Let’s be clear: there’s only ONE national anthem for the United States.

It’s called “The Star-Spangled Banner,” and it was written by Francis Scott Key, who penned it after watching the British bombard Fort McHenry during the War of 1812.

It’s the national anthem for ALL Americans, regardless of race, color, or creed.

Regardless of whether your ancestors came to the United States in chains or your family emigrated here AFTER slavery had ended, if you’re a citizen of the United States, then your National Anthem is the Star-Spangled Banner.

End of story.

“But… but that song doesn’t speak to me or my people! It was written by a white man who owned slaves! How can that represent anything but racism, bigotry, and oppression?!”

Well, you probably only say that probably you don’t know the history of Francis Scott Key himself. Because while the composer of the Anthem did own slaves, he freed them all—and one of those slaves even continued to work for him as a paid employee.

But regardless of the facts of the life of the composer himself, the national anthem isn’t something that should considered to be divisive…and before the rise of the Social Justice Warrior, it was always something that united us and brought us together.

And the Left has always hated that.

There Is But ONE National Anthem

For example, when Whitney Houston sang it at the Super Bowl after the initiation of Operation Desert Storm, it was a great moment in Americanism and unity.

That song became a HIT because of how good it made people feel, and millions of people paid for copes after the game.

However, it’s those SJWs that are dividing the country now, and the National Anthem is one of their most hated targets. With each passing day, they’re forcing more and more organizations to bend to their will or face the wrath of the cancel culture. At the forefront of the campaign against the Anthem, in response to years of player protests, the NFL has decided that they will play the “Black National Anthem” at their games as well.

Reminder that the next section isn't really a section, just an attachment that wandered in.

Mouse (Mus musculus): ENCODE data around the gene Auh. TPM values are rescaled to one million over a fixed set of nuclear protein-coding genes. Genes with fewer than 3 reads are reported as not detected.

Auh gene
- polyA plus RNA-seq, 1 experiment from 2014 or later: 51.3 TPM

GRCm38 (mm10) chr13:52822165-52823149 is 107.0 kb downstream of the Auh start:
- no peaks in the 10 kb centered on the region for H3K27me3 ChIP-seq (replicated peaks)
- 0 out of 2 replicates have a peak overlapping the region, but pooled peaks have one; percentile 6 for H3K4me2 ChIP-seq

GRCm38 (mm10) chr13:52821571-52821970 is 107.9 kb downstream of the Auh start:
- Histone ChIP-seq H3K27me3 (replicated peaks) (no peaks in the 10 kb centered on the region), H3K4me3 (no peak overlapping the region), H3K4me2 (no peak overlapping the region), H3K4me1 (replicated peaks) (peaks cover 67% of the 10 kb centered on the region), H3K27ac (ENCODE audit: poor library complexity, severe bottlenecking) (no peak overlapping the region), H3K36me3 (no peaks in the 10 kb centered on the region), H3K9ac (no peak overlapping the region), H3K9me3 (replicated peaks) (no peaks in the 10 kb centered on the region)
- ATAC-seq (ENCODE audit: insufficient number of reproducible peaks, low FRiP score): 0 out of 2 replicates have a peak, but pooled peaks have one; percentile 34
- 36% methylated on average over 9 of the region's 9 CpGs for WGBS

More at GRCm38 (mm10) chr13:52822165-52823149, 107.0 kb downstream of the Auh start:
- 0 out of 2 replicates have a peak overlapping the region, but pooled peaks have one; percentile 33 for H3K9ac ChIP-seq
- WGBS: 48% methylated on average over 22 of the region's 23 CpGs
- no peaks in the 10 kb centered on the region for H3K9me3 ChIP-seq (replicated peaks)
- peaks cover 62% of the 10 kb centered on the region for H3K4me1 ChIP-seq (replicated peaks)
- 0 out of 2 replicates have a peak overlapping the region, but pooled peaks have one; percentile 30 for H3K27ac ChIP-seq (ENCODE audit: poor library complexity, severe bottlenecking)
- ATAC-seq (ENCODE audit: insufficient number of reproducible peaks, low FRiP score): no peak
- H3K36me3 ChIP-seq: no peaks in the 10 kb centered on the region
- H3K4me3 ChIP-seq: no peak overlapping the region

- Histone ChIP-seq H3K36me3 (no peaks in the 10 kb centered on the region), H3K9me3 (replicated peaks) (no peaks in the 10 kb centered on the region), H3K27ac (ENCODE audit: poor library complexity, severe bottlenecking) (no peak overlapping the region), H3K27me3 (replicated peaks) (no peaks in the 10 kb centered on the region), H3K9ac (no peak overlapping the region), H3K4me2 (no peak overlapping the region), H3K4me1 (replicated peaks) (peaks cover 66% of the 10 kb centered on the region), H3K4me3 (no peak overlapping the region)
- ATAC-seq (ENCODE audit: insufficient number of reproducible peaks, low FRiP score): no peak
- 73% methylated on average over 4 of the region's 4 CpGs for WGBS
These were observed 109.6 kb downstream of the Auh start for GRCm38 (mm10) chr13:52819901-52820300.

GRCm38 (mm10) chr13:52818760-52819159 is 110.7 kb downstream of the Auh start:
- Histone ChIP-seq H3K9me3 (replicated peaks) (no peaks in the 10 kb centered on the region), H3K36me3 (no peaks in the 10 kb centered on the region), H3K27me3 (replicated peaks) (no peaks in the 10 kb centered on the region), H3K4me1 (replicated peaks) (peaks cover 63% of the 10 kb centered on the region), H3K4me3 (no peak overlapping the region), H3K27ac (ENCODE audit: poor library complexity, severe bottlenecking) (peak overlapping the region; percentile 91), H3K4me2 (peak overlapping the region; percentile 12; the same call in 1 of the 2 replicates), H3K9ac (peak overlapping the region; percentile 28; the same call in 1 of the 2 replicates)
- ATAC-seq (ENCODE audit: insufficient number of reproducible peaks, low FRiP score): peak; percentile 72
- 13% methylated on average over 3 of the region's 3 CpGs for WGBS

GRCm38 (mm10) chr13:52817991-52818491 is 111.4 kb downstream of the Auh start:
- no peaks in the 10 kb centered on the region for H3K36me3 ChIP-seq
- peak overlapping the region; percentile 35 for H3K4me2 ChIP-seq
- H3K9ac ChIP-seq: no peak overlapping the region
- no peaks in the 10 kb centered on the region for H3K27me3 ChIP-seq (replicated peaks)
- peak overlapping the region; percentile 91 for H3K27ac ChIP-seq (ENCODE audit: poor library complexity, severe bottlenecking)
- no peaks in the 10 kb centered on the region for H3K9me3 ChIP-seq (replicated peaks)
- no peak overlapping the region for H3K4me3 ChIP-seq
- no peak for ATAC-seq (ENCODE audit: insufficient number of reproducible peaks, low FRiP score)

“Lift Every Voice And Sing” will now be played before “The Star-Spangled Banner” at NFL games, further driving a wedge between Black Americans and the rest of our country—because for some reason 13% of the population needs to be represented on their own.

Now, to be fair, the song is beautiful and has a great message.

But it’s NOT the unifying theme that America needs right now. It simply plays into the divisiveness that is so prevalent amongst many aspects of our society.

I guess if we’re going to cut right down to the quick, the idea of having a “Black” national anthem is racist.

How’s it racist?

Because it separates us by race instead of uniting us as a country!

Discrediting the work we’ve done since the end of slavery and alienating other races, colors, and ethnicities isn’t a good way forward?

How The Black National Anthem Divides Us On Color

If Black Americans get their own song and get it played at every game in the NFL, where’s the national anthem for all of the other ethnic groups that have experienced discrimination?

What about Latin-Americans?

What about Asian Americans?

What about Native Americans?

What about Irish Americans?

All of these ethnic groups have gone through some kind of oppression in America. Even Italian Americans had it rough in the early part of the 20th Century, so, where’s their national anthem?

And if they were to announce anthems for each group…where exactly are these “nations” located? Aren’t they all equally American?

Is each and every ethnic group going to get their own anthem?

Because if so, they’re going to have to make these games a LOT longer.

Bottom line, this shouldn’t even be a conversation we’re having. There is no Black national anthem, there is no Latino national anthem, there is no national anthem for Native Americans, Italians, or Irish.

There is simply ONE national anthem, a song that unites all colors, all races, all ethnicities of Americans under one song…

Under one flag…

Under one God.

With Liberty and justice for ALL.

 

“I can’t claim to know the words of all the national anthems in the world, but I don’t know of any other that ends with a question and a challenge as ours does: Does that flag still wave o’er the land of the free and the home of the brave? That is what we must all ask.” – Ronald Reagan